Sunday, November 29, 2009

Lost Worlds -- quick thoughts

Lost Worlds has been around for a very, very long time. The first books, designed by Alfred Leonardi, were published by Nova Games Designs back in 1983. So I'm definitely a Johnny-come-lately to this party. And it's funny, because I was an early fan of their other combat book game, Ace of Aces, which came out in 1980. It says more about where my interests were at the time. I was moving into a much more exclusively wargame diet around then, after having dabbled a bit in fantasy RPGs.

So it was only a year or so ago that I decided to buy a couple of Lost Worlds Books, prompted by the appearance of hobby stalwart Lou Zocchi as a character in one of the books!

For those unfamiliar with them, the combat books are a patented game play mechanic hat involves two books, one for each player, that have pictures of the opposing player's character/aircraft/dragon as viewed from the player's perspective. Players select a move and through the interaction of a key and their opponents selection end up on new pages that reflect the results of their mutual move. It's really quite clever.

The Lost Worlds books are the fantasy individual combat game using this system, and dozens of books have been published over the years by various publishers that are fully compatible with each other. There's even a Japanese Anime version.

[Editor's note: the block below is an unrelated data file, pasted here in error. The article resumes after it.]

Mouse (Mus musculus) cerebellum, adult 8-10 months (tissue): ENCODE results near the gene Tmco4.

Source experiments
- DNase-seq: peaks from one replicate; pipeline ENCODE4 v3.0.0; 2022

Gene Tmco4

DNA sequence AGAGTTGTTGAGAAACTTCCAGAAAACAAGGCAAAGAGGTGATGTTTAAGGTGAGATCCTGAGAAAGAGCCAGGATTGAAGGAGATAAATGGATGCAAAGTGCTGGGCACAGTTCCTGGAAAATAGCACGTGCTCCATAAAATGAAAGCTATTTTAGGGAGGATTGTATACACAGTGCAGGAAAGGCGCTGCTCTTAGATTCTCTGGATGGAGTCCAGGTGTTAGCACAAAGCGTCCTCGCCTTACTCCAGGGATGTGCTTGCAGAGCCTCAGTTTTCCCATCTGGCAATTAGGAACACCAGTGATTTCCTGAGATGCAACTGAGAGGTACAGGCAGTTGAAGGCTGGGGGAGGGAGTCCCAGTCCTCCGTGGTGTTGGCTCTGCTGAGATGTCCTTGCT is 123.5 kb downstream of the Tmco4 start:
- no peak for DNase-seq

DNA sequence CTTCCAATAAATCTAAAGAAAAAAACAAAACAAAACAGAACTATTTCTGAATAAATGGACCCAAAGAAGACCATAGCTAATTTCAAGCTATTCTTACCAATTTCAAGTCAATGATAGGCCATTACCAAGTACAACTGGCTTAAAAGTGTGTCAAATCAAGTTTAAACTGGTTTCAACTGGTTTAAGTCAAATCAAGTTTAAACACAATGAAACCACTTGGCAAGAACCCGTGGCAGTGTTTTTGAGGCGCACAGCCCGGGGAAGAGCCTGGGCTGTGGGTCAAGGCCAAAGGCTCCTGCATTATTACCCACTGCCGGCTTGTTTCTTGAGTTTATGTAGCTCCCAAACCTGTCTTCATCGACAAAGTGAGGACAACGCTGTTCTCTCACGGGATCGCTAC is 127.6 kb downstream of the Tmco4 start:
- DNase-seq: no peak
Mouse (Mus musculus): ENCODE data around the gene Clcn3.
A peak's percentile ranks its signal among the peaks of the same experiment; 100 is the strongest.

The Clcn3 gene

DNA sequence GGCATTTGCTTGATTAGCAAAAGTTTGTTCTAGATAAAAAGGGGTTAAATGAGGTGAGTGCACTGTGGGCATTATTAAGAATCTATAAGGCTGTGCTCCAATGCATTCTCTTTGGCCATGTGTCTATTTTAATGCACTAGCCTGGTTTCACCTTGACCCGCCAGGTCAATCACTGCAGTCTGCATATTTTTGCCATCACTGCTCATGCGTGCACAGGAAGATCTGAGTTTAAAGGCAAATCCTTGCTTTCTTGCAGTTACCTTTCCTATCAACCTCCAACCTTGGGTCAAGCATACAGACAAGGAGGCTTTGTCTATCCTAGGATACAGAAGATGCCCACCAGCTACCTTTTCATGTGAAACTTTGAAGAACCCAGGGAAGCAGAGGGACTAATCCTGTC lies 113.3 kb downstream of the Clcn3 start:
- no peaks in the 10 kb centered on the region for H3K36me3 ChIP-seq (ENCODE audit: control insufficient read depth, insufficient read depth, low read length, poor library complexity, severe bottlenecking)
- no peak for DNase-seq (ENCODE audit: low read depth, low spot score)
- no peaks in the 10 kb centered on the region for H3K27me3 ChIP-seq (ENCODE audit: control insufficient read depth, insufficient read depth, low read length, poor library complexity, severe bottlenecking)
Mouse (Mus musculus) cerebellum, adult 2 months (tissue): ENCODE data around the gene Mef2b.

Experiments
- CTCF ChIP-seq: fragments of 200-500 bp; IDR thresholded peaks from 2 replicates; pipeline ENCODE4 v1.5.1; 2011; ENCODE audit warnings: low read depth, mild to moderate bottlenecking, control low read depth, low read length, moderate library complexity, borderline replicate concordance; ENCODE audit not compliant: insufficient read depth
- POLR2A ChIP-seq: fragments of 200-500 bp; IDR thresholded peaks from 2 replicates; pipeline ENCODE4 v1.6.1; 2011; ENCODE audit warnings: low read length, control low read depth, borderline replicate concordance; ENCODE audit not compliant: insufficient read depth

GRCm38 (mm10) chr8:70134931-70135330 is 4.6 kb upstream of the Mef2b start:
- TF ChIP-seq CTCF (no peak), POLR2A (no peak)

I finally got to play a few rounds over the last few weeks, as Young General and I took a break from BattleLore. The game is easy enough that a 10-year-old can handle it fine, but there are enough decisions to make that it's satisfying no matter what your age. We're both still getting the hang of it, but our contests have been remarkable even, with nearly a 50-50 split. The game is a nice filler that plays quickly. Few battle last more than 15 minutes or so, although I expect they'll last a little longer as we get more practiced at it. Some of out fights have ended very fast.

My only regret is that it took me so long to get around to the game.

1 comment:

  1. There was a big craze for this in my school games club in the mid eighties. We really enjoyed it then and there's plenty of skill involved.